Labeaume in 2017
|41st Mayor of Quebec City|
Assumed office |
December 3, 2007
|Preceded by||Jacques Joli-Coeur (interim)|
May 2, 1956|
Roberval, Quebec, Canada
|Political party||Équipe Labeaume|
Régis Labeaume (born May 2, 1956) is a Canadian businessman, writer and politician, currently serving as mayor of Quebec City. He was first elected on December 2, 2007 after the death of former mayor Andrée Boucher. He was re-elected two years later on November 1, 2009, on November 3, 2013 and for a fourth time on November 5, 2017.
Labeaume holds a bachelor's degree in sociology from the Université Laval. Prior to being mayor, Labeaume was a local businessman and chair of the Fondation de l’entrepreneurship organisation since 2003 and worked primarily in the mining industry. He was previously the political adviser of former Communications Minister and former Parti Québécois MNA of the riding of Vanier, Jean-François Bertrand from 1980 to 1983. He also collaborated to two books on the Quebec mining industry and on small and medium enterprises.
Municipal politics in Quebec City
In 2005, he made an attempt to be elected leader of the municipal political party Renouveau municipal de Québec but lost to 2007 candidate Claude Larose
First mayoral term
Labeaume was elected on December 2, 2007 in a special election following the death of Andrée Boucher. He was elected with over 59 per cent of the popular vote, defeating candidate Ann Bourget who was the front-runner throughout most of the campaign until the final few days. She eventually ended second with 32% of the votes, followed by former Quebec Liberal Party Minister of Justice and lawyer Marc Bellemare. Labeaume obtained the support of key local figures including Marc Boucher, husband of the late Andrée Boucher, and former mayor Gilles Lamontagne.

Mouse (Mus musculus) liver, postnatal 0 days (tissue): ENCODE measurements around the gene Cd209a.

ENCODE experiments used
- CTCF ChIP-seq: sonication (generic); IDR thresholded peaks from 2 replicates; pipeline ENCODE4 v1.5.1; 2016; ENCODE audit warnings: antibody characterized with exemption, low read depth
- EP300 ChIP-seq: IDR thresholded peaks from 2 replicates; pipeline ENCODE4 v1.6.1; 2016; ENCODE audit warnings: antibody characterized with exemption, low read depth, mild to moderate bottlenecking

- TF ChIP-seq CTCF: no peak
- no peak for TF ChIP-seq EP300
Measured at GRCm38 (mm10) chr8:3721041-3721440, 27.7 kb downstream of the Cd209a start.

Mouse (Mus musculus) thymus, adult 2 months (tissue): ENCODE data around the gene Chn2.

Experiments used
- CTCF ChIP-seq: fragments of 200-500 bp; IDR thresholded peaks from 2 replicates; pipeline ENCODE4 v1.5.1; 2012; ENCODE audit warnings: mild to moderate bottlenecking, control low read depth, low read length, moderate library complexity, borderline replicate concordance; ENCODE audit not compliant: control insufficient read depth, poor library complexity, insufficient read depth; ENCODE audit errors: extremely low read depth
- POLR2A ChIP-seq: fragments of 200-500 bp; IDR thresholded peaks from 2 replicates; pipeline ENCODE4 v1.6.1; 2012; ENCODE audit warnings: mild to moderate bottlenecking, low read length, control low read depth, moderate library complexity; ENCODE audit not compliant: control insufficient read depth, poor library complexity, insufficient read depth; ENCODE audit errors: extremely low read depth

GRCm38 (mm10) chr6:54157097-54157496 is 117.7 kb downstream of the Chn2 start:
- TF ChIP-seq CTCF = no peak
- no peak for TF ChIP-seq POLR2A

Throughout his first term as mayor, Régis Labeaume's emphasis centered on making the city of Quebec a major tourism destination in Canada. At the time, he was keen to the idea of a New Quebec City Amphitheatre. With the 400th Anniversary of the city in 2008, the image of Quebec City changed in the eyes of many. After the festivities, the mayor promised to keep investing to make Quebec City an appealing destination.
But during his first mandate as mayor, he has also developed a certain reputation for speaking his mind and not always using the right words in front of the medias. In October 2009 he made some scathing comments about the federal minister Josée Verner. On a pre-recorded interview on Télé-Québec, he declared “I get along well with Ms. Verner, but sometimes I could just smack her, those culture cuts, I just don't agree with them.” He later made public excuses and explained that he only wanted to express his anger against the recent cuts in culture by the federal government.
A study based on 68 000 texts and reports broadcast in Quebec between April 1, 2008 and March 31, 2009, showed that Régis Labeaume was the mayor with the most media had coverage in Quebec with 54.4% of the media coverage. In another study in 2008, Labeaume ranked 10th in a list of the most mediatised personalities in Quebec along with the then-newly-elected American president Barack Obama, Guy Carbonneau (coach of the Montreal Canadiens), and Stephen Harper.
Second mayoral term
On November 1, 2009, on the night of the municipal elections in Québec, Régis Labeaume was re-elected by an overwhelming majority of 79,7% against 8,6% for the radio host Jean-François Jeff Fillion and 8,1% for Yonnel Bonaventure and the Défi Vert de Québec party. Not only did Labeaume win his election, but his party, l'Équipe Labeaume, managed to elect a councillor in 25 out of the 27 districts. Only the districts of Vieux-Québec-Montcalm and Saint-Sacrement-Belvédère elected independent councillors. With this vast majority at the city council, Labeaume declared his intentions to make Quebec City the most appealing city in Canada and that in 15 years, the city would be greener, more efficient and more active.